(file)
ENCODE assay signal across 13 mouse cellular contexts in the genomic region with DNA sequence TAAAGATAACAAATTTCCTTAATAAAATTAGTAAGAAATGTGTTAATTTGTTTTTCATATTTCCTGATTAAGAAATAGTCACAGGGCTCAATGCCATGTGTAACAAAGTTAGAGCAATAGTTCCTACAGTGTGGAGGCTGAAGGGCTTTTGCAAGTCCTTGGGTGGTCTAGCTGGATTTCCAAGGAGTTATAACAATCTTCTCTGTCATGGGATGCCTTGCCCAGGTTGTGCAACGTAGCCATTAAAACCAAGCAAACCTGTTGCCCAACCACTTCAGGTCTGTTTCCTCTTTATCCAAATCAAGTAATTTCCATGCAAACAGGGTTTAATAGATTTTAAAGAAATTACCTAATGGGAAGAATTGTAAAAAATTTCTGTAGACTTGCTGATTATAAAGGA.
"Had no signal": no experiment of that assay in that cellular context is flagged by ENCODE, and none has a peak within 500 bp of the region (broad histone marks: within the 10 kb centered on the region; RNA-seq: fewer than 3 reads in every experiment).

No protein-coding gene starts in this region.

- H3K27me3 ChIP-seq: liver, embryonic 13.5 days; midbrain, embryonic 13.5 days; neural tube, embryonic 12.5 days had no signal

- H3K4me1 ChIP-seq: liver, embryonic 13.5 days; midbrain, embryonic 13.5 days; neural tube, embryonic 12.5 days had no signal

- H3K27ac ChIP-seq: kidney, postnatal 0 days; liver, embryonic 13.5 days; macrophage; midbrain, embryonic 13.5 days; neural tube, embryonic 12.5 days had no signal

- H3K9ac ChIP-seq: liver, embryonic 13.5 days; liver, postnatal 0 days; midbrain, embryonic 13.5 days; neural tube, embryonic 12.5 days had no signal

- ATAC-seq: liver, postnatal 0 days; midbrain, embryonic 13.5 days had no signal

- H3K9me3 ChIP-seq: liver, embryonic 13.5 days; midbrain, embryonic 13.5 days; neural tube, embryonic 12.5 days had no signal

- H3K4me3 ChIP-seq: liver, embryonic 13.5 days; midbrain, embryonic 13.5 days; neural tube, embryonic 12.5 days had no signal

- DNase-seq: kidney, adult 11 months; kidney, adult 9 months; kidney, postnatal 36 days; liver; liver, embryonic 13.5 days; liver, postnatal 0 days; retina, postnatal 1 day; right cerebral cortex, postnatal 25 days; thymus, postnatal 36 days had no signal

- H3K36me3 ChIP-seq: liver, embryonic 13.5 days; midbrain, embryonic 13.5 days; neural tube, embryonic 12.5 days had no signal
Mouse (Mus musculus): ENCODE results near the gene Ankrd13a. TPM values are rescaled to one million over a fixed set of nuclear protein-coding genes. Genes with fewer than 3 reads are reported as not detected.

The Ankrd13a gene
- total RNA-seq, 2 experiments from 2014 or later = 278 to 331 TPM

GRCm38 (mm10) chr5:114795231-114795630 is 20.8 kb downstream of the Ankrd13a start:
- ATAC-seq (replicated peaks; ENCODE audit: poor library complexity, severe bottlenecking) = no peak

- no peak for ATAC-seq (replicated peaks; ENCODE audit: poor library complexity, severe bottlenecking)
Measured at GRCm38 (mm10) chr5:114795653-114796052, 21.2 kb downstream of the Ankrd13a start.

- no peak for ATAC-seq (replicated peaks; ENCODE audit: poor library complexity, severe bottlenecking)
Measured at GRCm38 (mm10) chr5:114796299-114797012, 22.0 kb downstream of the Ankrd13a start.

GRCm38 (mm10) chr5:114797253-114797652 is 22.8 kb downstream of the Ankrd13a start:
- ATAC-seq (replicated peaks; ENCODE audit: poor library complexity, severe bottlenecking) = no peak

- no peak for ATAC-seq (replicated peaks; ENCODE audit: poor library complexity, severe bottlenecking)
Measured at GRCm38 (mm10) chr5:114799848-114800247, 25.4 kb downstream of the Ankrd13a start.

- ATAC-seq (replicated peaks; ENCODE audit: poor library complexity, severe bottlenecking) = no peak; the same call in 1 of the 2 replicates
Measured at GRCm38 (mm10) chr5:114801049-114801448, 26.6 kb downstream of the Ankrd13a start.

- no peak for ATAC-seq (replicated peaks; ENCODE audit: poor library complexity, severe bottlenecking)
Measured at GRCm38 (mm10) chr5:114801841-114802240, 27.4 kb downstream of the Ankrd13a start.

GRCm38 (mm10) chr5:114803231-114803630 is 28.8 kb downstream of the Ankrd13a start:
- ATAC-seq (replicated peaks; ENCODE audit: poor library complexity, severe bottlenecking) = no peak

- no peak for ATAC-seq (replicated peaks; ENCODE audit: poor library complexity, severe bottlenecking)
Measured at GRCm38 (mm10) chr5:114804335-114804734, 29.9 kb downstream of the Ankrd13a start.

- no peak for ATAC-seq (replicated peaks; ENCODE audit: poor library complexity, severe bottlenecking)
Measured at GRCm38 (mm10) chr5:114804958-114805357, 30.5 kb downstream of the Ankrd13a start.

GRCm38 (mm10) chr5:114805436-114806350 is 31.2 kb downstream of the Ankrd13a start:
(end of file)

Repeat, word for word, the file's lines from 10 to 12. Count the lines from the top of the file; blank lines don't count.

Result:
- H3K4me3 ChIP-seq: liver, embryonic 13.5 days; midbrain, embryonic 13.5 days; neural tube, embryonic 12.5 days had no signal

- DNase-seq: kidney, adult 11 months; kidney, adult 9 months; kidney, postnatal 36 days; liver; liver, embryonic 13.5 days; liver, postnatal 0 days; retina, postnatal 1 day; right cerebral cortex, postnatal 25 days; thymus, postnatal 36 days had no signal

- H3K36me3 ChIP-seq: liver, embryonic 13.5 days; midbrain, embryonic 13.5 days; neural tube, embryonic 12.5 days had no signal